This slightly sweet fruit-and-nut-studded bread is like a cross between biscotti and a dense, moist fruitcake.
This dessert is the lemon lovers paradise.
These Genoan sweets are reminiscent of Turkish and Greek cookies.
Though perfectly delicious on its own, this cake can also be served with fresh fruit, toasted almonds and honey, or sweetened mascarpone.
The granular texture adds an interesting dimension to this icy, tangy confection.
Jon Snyder of Il Laboratorio del Gelato, a gelato parlor in New York City, gave us hints for making this silky gelato.
These cookies, traditionally made for the Day of the Dead, November 1, are so popular that they're eaten year-round.
One of the few utterly traditional Italian specialties at Garga is these Tuscan cookies.
Sharon Oddson, of Trattoria Garga in Florence, uses sweet wheat digestive biscuits in her cheesecake crust instead of the more common graham crackers.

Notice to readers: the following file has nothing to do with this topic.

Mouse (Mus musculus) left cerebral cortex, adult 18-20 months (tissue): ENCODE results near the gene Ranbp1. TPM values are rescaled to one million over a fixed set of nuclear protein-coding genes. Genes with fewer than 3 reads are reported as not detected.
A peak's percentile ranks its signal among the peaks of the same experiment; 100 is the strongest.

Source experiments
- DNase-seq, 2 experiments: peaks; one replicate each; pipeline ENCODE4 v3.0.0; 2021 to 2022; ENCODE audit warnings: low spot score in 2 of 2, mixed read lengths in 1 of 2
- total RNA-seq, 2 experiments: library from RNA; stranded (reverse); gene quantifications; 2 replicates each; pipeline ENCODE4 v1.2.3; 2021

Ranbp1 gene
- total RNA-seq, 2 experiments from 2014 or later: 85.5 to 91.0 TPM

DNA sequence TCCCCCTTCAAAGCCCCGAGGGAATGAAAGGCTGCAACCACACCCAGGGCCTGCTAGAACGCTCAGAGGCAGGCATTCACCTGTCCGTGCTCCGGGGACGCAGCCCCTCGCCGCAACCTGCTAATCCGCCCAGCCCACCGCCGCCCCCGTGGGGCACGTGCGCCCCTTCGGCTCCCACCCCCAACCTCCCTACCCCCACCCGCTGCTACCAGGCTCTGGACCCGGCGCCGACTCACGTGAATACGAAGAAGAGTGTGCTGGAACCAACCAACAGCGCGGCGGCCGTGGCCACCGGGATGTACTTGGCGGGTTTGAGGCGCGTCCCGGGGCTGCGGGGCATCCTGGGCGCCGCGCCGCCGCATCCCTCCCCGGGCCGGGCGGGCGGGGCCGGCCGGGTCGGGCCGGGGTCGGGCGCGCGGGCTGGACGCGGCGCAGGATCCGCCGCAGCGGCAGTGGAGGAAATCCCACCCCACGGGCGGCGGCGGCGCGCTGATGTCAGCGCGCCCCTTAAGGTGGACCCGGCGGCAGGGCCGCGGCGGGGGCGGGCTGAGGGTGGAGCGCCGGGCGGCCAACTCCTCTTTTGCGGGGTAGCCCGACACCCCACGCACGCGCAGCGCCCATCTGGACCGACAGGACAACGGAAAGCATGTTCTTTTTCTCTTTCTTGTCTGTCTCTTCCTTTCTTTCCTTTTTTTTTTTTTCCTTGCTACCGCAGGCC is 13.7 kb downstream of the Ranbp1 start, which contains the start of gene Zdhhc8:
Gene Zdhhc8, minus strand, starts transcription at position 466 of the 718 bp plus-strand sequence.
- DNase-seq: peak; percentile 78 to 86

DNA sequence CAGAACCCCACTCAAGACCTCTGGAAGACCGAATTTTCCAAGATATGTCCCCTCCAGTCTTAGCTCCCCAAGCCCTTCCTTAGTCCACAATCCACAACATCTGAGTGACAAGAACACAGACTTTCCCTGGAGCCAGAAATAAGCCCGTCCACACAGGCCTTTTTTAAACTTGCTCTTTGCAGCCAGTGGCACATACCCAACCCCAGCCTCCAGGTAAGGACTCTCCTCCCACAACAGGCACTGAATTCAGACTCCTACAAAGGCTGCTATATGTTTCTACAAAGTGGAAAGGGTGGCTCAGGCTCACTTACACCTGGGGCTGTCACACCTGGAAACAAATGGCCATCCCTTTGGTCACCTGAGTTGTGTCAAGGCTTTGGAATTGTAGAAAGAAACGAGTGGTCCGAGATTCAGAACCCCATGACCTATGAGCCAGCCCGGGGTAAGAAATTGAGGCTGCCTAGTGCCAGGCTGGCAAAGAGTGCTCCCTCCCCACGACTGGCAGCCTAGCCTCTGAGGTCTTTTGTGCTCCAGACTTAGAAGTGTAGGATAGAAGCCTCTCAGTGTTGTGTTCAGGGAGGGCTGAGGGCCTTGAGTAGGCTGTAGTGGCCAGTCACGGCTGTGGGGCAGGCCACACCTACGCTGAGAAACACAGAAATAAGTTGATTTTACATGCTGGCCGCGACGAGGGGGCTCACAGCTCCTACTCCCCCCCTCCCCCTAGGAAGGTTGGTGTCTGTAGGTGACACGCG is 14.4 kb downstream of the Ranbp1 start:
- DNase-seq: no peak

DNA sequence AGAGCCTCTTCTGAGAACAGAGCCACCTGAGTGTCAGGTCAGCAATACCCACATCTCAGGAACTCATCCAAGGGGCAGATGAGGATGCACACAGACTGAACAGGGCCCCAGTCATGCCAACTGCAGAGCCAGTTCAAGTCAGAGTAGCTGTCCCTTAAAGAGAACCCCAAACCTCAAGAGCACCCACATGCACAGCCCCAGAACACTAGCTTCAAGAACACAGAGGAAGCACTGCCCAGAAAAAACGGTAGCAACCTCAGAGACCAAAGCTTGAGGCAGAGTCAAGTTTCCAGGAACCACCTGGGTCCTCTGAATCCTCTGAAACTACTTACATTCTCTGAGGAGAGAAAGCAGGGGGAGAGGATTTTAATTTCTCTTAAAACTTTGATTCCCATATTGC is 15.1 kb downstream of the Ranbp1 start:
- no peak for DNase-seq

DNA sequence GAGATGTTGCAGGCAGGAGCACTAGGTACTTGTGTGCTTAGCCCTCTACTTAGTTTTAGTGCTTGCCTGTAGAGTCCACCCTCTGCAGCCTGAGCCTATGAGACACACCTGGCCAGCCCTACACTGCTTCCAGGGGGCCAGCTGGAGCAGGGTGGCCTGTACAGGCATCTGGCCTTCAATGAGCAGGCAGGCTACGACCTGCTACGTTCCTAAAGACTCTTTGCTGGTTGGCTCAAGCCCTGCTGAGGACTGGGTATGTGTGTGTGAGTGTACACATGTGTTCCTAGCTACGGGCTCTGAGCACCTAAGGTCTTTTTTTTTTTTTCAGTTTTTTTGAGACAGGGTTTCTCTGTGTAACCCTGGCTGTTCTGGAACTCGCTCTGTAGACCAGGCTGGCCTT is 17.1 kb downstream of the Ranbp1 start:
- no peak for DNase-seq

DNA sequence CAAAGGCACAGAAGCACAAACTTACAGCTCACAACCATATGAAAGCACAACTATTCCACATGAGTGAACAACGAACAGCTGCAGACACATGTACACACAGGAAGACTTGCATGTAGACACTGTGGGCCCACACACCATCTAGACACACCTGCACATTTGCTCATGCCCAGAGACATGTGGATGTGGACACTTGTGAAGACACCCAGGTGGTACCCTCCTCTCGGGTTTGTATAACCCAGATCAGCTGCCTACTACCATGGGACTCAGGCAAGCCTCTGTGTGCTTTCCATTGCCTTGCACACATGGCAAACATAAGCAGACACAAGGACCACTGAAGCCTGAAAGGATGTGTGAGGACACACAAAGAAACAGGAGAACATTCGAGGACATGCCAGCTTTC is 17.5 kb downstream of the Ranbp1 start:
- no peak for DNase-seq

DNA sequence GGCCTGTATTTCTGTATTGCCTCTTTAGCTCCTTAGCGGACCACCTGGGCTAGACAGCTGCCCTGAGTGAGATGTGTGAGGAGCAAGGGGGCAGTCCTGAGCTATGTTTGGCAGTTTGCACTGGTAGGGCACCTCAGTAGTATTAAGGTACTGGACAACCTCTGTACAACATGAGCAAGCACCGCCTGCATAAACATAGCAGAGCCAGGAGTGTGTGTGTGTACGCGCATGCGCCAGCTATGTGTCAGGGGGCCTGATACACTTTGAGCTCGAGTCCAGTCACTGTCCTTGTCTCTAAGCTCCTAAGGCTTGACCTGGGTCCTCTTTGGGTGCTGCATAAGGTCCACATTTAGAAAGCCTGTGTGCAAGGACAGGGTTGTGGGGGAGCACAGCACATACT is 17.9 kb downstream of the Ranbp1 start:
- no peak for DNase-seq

We adapted this recipe for presnitz, a beloved pastry in Friuli–Venezia Giulia, from Pasticceria Caffè Pirona in Trieste.
This recipe is adapted from Mary Taylor Simeti's book Pomp and Sustenance: Twenty-Five Centuries of Sicilian Food.
Cool, creamy, and lightly nutty—this is the perfect indulgence on a hot day.
A Sicilian favorite, this rich dessert is creamy, cool, and wonderfully satisfying. We like to pair it with Pistachio Gelato.
This rich Italian ice cream from Manhattan's San Pietro is even good without truffles.
While visiting the famed Brandolini family at their Vistorta wine estate in Friuli, they served us this dense cake—a family recipe.
This simple dessert has become so famous in America that it seems to appear on every menu in the land.
These sweet gnocchi, one of Lidia Bastianich's favorite childhood treats, can also be made with whole, ripe, pitted Italian prune-plums.
Our home-style version of the Missouri Baking Co.'s specialty cake is frosted, but not decorated.
This unusual recipe comes from Italy’s Slavic-flavored Friuli region. Although usually a first course, it can be served as dessert.
This recipe starts with pasta frolla (“soft dough”) from Carol Fields’s The Italian Baker (HarperCollins, 1985).